IWillBuyYourHouseForCash.com stands by its claim that we will buy anything and everything (as long as its priced right)! This past month, we bought a hoarder home in Hackettstown (Mansville) NJ. And … woah!
Words cannot do it justice.
We took some photos and videos of the clean-up, shared them with friends/family and had a TON of questions come back. Lots of folks mentioned wanting to learn more about the process (driven, perhaps by HGTV’s Hoarders series) so I figured it’d be a good excuse to write a number of articles on hoarding. The blog series is outlined as follows:
- What is hoarding? (This article)
- How much does it cost to clear/clean a hoarder’s house? (Part II)
- Before and After: Rehabbing a hoarder’s home (Part III)
Here’s a video of the initial walk-thru of the property.
Hoarding or Hoarder House: Meaning, Cause, Dealing with
Mayoclinic.org recognizes hoarding as a mental disorder and defines hoarding as “a persistent difficulty discarding or parting with possessions because of a perceived need to save them.”
There’s no real limitation on what a hoarder can keep: newspapers, food and grocery items, refuse, electronics and hobbyist materials, clothing, and even human waste (gross, I know). In fact, most hoarders might seem like they keep everything that they are given or find on a daily basis. In lesser cases, some hoarders will keep a relatively clean home – yet have an excessive number of live animals (eg, cats).
Signs and symptoms of hoarding may include:
- Excessively acquiring items that are not needed or for which there’s no space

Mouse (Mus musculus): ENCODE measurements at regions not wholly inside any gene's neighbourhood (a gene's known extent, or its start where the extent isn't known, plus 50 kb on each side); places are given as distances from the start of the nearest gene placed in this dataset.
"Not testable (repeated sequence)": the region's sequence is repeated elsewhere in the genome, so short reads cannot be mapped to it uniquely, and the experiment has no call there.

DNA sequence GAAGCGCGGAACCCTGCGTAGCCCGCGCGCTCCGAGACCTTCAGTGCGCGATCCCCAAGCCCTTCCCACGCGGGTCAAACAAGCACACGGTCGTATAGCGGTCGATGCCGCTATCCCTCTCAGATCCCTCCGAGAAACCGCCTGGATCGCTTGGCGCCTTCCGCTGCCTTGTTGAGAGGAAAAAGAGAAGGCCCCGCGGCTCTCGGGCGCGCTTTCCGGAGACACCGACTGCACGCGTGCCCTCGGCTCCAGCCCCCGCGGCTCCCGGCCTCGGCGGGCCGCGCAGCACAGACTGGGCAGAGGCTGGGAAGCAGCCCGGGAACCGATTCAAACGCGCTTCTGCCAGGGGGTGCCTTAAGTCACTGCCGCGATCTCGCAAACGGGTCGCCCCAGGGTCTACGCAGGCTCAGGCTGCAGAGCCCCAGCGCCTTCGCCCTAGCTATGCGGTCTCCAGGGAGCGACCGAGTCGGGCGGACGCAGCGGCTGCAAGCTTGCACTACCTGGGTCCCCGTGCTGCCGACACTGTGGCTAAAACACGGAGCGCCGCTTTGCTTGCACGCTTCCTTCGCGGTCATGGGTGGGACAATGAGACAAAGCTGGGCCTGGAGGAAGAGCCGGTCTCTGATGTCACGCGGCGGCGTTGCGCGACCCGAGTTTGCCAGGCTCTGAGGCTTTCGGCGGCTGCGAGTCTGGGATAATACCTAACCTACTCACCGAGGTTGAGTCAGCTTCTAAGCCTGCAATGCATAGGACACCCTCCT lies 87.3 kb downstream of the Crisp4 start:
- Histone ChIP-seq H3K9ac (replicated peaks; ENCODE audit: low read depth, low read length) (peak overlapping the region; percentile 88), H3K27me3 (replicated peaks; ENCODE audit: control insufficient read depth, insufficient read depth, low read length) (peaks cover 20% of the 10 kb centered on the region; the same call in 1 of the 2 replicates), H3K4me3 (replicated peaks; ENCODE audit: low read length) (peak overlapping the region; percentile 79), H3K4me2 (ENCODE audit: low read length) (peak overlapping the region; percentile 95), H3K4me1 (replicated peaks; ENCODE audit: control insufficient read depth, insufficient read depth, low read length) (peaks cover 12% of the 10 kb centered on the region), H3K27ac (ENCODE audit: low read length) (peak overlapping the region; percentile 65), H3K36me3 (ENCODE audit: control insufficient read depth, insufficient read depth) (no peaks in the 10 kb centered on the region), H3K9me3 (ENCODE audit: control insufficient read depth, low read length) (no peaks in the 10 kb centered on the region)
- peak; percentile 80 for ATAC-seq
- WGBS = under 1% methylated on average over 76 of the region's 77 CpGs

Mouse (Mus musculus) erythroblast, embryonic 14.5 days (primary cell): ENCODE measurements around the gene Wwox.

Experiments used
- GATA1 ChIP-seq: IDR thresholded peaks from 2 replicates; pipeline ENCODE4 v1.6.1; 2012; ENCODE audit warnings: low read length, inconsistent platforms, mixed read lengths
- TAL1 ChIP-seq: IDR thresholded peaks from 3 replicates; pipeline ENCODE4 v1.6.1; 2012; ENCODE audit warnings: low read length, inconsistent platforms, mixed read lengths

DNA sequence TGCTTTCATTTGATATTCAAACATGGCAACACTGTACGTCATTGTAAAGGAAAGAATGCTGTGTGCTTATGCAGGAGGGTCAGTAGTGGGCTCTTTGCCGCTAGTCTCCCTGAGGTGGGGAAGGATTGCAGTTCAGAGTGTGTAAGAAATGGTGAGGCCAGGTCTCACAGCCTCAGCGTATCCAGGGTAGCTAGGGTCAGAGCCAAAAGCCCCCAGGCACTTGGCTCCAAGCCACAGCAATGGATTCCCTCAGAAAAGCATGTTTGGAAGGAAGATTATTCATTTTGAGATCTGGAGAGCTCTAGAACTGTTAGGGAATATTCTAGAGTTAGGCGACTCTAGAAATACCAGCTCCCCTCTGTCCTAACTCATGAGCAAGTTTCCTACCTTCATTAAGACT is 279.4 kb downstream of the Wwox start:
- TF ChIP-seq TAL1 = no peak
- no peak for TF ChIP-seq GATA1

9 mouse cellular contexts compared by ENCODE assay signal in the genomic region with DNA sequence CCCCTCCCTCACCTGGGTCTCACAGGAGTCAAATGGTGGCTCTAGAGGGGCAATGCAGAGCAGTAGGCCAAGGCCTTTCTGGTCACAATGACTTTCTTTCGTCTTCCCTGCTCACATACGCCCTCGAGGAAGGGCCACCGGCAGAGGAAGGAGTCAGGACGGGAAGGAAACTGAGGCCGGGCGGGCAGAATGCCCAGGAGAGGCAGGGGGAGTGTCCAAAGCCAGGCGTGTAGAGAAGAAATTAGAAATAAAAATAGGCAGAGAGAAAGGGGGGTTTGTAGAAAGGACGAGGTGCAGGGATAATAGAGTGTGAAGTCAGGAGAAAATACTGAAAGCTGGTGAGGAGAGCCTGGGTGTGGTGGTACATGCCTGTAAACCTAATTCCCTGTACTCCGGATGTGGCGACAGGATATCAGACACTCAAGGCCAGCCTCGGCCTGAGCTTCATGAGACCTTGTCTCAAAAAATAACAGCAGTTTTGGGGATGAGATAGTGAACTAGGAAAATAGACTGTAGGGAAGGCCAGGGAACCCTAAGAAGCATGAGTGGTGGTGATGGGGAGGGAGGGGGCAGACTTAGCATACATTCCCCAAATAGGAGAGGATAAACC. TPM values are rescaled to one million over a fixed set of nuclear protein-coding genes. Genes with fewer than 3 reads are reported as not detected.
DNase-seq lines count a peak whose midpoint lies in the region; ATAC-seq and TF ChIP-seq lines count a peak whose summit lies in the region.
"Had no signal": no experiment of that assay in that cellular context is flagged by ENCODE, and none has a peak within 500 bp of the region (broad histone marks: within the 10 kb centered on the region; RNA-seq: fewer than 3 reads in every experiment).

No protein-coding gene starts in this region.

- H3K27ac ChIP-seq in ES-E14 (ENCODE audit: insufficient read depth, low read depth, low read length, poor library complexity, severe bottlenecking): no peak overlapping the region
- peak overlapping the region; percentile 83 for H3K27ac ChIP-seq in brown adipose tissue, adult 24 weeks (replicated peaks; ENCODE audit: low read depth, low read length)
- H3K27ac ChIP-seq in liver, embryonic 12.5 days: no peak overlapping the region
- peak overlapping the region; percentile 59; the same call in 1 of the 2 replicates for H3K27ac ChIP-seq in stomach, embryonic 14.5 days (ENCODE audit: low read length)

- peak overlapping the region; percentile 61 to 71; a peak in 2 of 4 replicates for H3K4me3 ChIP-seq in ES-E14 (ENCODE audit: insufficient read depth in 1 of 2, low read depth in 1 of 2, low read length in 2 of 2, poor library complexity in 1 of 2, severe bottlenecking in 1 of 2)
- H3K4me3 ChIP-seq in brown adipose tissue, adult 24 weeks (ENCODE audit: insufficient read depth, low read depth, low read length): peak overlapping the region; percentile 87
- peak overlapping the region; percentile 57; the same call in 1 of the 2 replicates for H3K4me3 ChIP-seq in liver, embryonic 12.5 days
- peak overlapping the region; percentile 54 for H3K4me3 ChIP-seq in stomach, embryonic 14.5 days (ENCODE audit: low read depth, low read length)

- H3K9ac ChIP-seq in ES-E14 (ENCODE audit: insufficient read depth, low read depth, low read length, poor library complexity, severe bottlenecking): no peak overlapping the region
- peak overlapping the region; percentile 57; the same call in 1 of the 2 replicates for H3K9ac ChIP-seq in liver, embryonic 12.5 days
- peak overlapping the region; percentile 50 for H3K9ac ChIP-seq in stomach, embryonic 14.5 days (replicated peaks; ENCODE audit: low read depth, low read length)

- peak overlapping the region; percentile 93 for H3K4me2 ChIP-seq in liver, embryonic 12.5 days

- Persistent difficulty throwing out or parting with your things, regardless of actual value
- Feeling a need to save these items, and being upset by the thought of discarding them
- Building up of clutter to the point where rooms become unusable
- Having a tendency toward perfectionism, avoidance, procrastination, and problems with planning and organizing
People with hoarding disorder typically save items because:
- They believe these items are unique or will be needed at some point in the future
- The items have important emotional significance — serving as a reminder of happier times or representing beloved people or pets
- They feel safer when surrounded by the things they save
- They don’t want to waste anything
It’s not clear what causes hoarding disorder. Genetics, brain functioning and stressful life events are being studied as possible causes.
Hoarding usually starts around ages 11 to 15, and it tends to get worse with age. Hoarding is more common in older adults than in younger adults.
Risk factors include:
- Personality. Many people who have hoarding disorder have a temperament that includes indecisiveness.
- Family history. There is a strong association between having a family member who has hoarding disorder and having the disorder yourself.
- Stressful life events. Some people develop hoarding disorder after experiencing a stressful life event that they had difficulty coping with, such as the death of a loved one, divorce, eviction or losing possessions in a fire.
Hoarding disorder can cause a variety of complications, including:
- Increased risk of falls
- Injury or being trapped by shifting or falling items
- Family conflicts
- Loneliness and social isolation
- Unsanitary conditions that pose a risk to health
- A fire hazard
- Poor work performance
- Legal issues, such as eviction
Other mental health disorders
Many people with hoarding disorder also experience other mental health disorders, such as:
- Anxiety disorders
- Obsessive-compulsive disorder (OCD)
- Attention-deficit/hyperactivity disorder (ADHD)
Because little is understood about what causes hoarding disorder, there’s no known way to prevent it. However, as with many mental health conditions, getting treatment at the first sign of a problem may help prevent hoarding from getting worse
Click here to learn what does it cost to clean a hoarder’s house?